Purchasing Raw Land in Costa Rica
As part of our efforts to provide our clients with the best and most up-to-date information on purchasing land and development property in Cost Rica, we offer expert advice from real estate attorney, Rick Philps. On this page you will find detailed information on the ins and outs of buying land in Costa Rica.
Costa Rica is a Civil (Napoleonic) Law Jurisdiction, rather than an English Common Law Jurisdiction, which is the norm in the majority of Canada and the United States. When purchasing raw land in Costa Rica, the Civil Law presents some unusual issues with respect to Right of Possession, which may have been acquired over time by an occupant, rather than by a registered property title for the land existing in their name. This Right of Possession may be acquired by a Contract of Sale from a prior owner of the land held in a Right of Possession, or merely by the current occupant as a “Squatter”, utilizing the land in a peaceful and public manner, unchallenged, by even a registered title owner of the land, who would be at risk of losing the land to the Squatter, should such occupation equal, or exceed a term of ten years.
These Squatter’s Rights, or the Right to acquire land merely by taking possession, have largely been abolished by Statute in English Common Law Jurisdictions, over the past century. When a purchase of such land is being considered, obviously extensive due diligence is required by a competent Real estate Attorney, to investigate the existence of any such third party, unregistered claims, which may exist for any particular piece of land.
The existence of such claims to land arising from a Right of Possession, usually occur in the rural areas of Costa Rica. In order to guard against such claims arising, a purchaser of such land should fence the boundaries of the property and post signs at regular intervals around the boundary of the property, indicating the land to be private property and that entry to the land is forbidden. If the land is acquired by an absentee landlord, a caretaker for the property should be hired under a written Caretaker Agreement, to watch the property in order to guard against such third parties (squatters) moving on to the property in order to acquire a Right of Possession over time. It is important that such a Caretaker Agreement be in writing, in order to guard against the caretaker becoming the squatter and in-fact acquiring this Right of Possession.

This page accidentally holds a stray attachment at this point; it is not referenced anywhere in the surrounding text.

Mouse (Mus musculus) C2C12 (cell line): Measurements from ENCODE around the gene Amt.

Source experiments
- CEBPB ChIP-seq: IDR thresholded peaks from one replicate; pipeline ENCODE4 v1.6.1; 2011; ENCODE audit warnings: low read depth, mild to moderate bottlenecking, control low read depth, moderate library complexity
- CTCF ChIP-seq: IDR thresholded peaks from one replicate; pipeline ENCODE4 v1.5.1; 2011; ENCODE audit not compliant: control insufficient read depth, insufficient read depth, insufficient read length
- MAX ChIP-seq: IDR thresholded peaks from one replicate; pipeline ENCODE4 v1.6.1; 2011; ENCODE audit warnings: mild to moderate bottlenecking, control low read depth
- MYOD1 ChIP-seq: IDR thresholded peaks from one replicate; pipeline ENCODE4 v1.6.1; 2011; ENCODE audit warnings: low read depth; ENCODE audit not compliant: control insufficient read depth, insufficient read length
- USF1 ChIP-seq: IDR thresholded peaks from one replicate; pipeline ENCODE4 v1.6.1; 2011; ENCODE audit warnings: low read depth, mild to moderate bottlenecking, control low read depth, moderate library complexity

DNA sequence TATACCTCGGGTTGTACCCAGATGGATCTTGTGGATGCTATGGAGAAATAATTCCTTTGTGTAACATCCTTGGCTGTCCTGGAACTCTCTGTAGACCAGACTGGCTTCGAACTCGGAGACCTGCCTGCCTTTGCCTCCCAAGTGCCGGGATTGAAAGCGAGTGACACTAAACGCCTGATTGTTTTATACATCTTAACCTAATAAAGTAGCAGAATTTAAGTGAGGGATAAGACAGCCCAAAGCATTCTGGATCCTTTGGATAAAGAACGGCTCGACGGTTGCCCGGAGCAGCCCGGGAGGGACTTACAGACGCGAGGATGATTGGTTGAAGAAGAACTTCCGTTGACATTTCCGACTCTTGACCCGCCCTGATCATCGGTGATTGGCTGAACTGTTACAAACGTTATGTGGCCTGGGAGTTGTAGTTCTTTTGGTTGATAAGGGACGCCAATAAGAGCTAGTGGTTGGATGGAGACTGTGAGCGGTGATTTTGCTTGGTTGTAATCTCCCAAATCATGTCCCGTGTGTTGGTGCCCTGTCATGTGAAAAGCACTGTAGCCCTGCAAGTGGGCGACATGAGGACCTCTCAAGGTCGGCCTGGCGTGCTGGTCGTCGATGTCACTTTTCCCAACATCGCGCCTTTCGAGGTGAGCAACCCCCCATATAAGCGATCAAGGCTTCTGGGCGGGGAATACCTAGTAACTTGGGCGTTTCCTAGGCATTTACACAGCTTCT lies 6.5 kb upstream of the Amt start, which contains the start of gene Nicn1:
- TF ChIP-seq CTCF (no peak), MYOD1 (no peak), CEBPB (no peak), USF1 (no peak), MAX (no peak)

In addition to the forgoing, depending on the intended future use of such a raw land purchase, a Purchaser should make inquiries as to any Municipal Zoning Laws which exist that would regulate development of the property, availability of access to public roads either directly, or by an easement, the availability of potable water, either from a well on the property, or a community water supply, and the availability of electricity. If the existing Survey Plan for the property exceeds ten years, a purchaser would be well advised to hire a Land Surveyor to check the location of the boundaries of the property prior to any purchase.
Property Purchasing in Costa Rica of any nature, requires a purchaser to retain Real Estate and Legal Professionals to conduct the necessary due diligence from the out-set, in order to guard against any problems arising in the future.
To contact Attorney Rick Philps about hiring him as your Costa Rican Attorney, please use the following information: Lic. Rick Philps – Attorney at Law, Petersen & Philps, San Jose, Costa Rica Tel: 506-2288-4381, Ext. 102; Email: email@example.com Website: www.costaricacanadalaw.com